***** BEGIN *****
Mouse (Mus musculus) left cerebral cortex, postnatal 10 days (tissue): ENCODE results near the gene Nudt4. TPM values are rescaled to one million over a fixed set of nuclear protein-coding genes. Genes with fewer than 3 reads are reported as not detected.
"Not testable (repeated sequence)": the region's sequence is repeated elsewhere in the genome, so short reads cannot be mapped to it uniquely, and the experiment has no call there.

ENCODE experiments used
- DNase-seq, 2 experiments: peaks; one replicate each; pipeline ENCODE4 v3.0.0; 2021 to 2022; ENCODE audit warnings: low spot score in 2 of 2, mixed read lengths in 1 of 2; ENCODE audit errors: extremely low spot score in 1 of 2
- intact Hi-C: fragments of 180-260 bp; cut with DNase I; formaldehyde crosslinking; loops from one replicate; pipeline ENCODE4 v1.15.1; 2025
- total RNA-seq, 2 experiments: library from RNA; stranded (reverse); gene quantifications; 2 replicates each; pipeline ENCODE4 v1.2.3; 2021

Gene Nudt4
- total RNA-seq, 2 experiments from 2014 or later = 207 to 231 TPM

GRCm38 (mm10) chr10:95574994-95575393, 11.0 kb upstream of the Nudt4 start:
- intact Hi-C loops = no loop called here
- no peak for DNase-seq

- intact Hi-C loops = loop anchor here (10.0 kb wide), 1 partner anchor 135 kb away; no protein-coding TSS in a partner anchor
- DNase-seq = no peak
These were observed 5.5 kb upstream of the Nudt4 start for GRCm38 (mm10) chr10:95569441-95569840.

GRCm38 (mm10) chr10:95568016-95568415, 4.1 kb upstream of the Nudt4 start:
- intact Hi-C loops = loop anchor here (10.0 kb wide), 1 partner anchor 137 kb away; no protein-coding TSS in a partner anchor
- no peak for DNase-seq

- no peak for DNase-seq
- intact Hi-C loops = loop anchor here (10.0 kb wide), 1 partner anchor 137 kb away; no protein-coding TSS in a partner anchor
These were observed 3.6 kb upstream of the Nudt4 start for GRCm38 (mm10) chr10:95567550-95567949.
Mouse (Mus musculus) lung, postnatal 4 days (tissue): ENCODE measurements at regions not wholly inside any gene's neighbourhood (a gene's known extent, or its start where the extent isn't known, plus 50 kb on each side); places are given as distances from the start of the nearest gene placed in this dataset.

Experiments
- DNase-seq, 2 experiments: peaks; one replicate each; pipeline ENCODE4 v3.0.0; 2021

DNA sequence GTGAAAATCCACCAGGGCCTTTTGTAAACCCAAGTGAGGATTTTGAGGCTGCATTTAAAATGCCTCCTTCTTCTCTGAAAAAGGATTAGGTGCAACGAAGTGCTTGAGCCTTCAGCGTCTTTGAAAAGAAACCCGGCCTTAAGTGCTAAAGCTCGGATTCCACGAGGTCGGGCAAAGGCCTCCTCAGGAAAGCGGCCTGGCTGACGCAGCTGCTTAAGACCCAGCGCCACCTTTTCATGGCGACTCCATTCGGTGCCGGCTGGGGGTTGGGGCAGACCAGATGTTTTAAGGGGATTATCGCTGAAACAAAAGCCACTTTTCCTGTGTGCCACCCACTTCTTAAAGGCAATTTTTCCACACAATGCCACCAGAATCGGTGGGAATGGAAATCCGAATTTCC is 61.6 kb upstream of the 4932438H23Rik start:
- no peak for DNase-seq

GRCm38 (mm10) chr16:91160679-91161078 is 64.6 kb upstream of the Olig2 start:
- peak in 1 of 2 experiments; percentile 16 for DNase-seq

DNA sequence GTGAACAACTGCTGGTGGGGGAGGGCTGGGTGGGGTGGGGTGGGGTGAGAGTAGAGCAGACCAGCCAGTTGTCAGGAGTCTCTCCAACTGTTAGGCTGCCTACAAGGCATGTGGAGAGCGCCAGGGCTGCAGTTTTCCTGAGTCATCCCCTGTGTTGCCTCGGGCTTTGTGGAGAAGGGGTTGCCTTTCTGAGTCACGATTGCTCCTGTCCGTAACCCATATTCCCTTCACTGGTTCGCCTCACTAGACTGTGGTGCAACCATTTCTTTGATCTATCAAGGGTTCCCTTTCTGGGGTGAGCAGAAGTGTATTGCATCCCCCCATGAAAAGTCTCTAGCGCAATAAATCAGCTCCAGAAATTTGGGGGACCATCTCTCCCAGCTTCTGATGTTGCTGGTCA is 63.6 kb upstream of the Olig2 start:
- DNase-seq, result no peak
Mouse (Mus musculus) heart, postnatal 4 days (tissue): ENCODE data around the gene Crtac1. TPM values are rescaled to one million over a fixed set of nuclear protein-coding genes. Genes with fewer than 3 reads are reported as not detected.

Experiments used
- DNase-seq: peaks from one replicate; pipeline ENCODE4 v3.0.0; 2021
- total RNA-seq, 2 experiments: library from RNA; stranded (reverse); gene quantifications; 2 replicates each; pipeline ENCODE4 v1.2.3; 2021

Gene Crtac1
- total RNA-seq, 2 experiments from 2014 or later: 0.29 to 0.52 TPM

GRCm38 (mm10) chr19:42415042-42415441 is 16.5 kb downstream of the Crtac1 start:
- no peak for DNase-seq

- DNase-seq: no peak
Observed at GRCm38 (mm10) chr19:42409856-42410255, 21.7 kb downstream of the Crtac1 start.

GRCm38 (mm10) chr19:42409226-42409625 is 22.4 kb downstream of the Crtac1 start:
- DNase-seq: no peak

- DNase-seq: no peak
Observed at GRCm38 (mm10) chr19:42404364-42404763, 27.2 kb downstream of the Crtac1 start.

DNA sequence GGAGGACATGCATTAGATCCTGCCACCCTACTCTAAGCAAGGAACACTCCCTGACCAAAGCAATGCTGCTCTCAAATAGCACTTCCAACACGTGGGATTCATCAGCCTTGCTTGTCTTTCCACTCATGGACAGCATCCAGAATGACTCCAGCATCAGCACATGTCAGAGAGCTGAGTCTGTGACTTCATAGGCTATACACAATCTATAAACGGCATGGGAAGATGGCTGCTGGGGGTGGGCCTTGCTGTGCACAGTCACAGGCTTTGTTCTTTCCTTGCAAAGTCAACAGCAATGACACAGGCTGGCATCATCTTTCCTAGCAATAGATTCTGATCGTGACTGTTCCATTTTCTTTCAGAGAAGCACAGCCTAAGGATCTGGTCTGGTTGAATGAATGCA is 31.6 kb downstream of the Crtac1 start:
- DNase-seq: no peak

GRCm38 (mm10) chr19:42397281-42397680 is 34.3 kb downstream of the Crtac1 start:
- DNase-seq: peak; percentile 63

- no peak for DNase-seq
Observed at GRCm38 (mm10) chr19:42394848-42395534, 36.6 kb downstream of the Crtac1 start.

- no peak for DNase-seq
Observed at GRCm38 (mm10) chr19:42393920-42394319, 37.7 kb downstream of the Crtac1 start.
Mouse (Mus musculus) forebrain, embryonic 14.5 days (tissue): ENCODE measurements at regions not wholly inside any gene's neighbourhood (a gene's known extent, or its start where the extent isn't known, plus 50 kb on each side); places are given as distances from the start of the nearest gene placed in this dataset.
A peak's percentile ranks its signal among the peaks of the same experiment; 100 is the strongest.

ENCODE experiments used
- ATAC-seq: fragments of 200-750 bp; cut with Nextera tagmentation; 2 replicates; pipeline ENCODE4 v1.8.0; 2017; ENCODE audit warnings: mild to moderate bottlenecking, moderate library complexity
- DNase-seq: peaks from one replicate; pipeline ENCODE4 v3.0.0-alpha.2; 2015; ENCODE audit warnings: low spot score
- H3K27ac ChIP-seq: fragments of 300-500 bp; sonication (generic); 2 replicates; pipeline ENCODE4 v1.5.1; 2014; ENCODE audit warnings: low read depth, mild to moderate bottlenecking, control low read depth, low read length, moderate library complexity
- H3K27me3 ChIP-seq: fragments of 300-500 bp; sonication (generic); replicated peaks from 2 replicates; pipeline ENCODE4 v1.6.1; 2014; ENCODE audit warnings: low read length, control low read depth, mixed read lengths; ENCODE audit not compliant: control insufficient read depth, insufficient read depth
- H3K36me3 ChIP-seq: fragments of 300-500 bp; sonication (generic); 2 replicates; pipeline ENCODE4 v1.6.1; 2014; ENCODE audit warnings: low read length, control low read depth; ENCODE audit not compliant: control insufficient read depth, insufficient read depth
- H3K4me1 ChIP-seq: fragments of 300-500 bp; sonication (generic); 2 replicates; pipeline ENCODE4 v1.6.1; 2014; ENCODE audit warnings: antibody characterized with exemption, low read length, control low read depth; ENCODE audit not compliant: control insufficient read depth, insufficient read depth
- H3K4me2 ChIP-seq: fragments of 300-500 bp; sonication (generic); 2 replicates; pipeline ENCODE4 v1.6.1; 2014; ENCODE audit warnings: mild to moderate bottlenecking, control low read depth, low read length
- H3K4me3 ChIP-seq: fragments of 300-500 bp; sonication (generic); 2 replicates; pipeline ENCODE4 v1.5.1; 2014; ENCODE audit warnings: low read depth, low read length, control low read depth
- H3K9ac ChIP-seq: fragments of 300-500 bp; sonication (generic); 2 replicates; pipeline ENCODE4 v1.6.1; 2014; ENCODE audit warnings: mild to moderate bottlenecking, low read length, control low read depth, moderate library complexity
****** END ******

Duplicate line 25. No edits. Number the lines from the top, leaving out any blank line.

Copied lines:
- no peak for DNase-seq